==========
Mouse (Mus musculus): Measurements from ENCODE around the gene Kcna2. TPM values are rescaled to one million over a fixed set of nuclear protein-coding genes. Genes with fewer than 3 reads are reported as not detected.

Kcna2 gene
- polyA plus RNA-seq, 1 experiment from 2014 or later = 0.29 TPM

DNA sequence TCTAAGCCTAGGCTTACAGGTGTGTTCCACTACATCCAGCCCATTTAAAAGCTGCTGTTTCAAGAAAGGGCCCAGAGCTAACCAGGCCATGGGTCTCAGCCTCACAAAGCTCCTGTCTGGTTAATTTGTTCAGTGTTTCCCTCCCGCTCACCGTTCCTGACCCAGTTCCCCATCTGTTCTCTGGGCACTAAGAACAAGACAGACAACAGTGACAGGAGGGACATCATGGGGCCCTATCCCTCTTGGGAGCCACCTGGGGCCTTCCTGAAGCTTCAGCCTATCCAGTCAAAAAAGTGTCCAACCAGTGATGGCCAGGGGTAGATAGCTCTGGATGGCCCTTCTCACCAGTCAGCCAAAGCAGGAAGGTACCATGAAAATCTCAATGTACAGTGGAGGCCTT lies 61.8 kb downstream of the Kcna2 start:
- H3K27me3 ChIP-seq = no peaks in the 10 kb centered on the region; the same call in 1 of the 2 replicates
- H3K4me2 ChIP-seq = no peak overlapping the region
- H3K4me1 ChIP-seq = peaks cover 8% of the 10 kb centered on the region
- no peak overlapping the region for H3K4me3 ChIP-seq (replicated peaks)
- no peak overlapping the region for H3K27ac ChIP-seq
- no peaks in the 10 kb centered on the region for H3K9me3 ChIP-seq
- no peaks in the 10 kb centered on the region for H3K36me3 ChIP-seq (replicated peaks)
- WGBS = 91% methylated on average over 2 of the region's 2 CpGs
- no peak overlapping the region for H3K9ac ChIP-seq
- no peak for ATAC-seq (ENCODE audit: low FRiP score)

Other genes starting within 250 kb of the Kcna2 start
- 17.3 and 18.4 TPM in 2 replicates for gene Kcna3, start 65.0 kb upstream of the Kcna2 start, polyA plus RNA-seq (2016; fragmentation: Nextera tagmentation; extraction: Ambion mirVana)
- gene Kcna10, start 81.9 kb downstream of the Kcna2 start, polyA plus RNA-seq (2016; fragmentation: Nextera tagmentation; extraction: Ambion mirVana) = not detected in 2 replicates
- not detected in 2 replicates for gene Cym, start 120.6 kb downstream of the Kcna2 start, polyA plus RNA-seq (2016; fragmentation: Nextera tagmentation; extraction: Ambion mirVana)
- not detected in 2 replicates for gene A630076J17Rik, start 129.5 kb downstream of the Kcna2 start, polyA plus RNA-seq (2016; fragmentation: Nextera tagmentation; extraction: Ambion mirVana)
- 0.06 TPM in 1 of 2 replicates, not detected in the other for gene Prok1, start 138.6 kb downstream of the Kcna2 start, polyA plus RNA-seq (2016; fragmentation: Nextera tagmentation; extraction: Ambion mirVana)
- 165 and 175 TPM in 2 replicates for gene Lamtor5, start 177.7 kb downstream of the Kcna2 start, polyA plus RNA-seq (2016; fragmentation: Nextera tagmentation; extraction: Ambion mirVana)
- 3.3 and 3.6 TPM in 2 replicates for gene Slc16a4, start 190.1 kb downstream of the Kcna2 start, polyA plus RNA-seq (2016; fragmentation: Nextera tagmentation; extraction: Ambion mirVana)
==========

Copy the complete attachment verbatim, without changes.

Mouse (Mus musculus): Measurements from ENCODE around the gene Kcna2. TPM values are rescaled to one million over a fixed set of nuclear protein-coding genes. Genes with fewer than 3 reads are reported as not detected.

Kcna2 gene
- polyA plus RNA-seq, 1 experiment from 2014 or later = 0.29 TPM

DNA sequence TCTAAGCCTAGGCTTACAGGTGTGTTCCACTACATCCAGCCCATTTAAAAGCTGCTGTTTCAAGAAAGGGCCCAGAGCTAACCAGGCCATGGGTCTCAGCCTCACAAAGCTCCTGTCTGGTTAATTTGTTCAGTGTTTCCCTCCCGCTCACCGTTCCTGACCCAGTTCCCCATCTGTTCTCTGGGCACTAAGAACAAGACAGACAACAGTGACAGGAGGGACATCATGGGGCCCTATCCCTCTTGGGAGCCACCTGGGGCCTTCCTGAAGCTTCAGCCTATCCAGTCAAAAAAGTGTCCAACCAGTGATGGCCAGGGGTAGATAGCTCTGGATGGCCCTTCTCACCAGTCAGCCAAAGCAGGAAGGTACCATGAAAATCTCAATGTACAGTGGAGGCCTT lies 61.8 kb downstream of the Kcna2 start:
- H3K27me3 ChIP-seq = no peaks in the 10 kb centered on the region; the same call in 1 of the 2 replicates
- H3K4me2 ChIP-seq = no peak overlapping the region
- H3K4me1 ChIP-seq = peaks cover 8% of the 10 kb centered on the region
- no peak overlapping the region for H3K4me3 ChIP-seq (replicated peaks)
- no peak overlapping the region for H3K27ac ChIP-seq
- no peaks in the 10 kb centered on the region for H3K9me3 ChIP-seq
- no peaks in the 10 kb centered on the region for H3K36me3 ChIP-seq (replicated peaks)
- WGBS = 91% methylated on average over 2 of the region's 2 CpGs
- no peak overlapping the region for H3K9ac ChIP-seq
- no peak for ATAC-seq (ENCODE audit: low FRiP score)

Other genes starting within 250 kb of the Kcna2 start
- 17.3 and 18.4 TPM in 2 replicates for gene Kcna3, start 65.0 kb upstream of the Kcna2 start, polyA plus RNA-seq (2016; fragmentation: Nextera tagmentation; extraction: Ambion mirVana)
- gene Kcna10, start 81.9 kb downstream of the Kcna2 start, polyA plus RNA-seq (2016; fragmentation: Nextera tagmentation; extraction: Ambion mirVana) = not detected in 2 replicates
- not detected in 2 replicates for gene Cym, start 120.6 kb downstream of the Kcna2 start, polyA plus RNA-seq (2016; fragmentation: Nextera tagmentation; extraction: Ambion mirVana)
- not detected in 2 replicates for gene A630076J17Rik, start 129.5 kb downstream of the Kcna2 start, polyA plus RNA-seq (2016; fragmentation: Nextera tagmentation; extraction: Ambion mirVana)
- 0.06 TPM in 1 of 2 replicates, not detected in the other for gene Prok1, start 138.6 kb downstream of the Kcna2 start, polyA plus RNA-seq (2016; fragmentation: Nextera tagmentation; extraction: Ambion mirVana)
- 165 and 175 TPM in 2 replicates for gene Lamtor5, start 177.7 kb downstream of the Kcna2 start, polyA plus RNA-seq (2016; fragmentation: Nextera tagmentation; extraction: Ambion mirVana)
- 3.3 and 3.6 TPM in 2 replicates for gene Slc16a4, start 190.1 kb downstream of the Kcna2 start, polyA plus RNA-seq (2016; fragmentation: Nextera tagmentation; extraction: Ambion mirVana)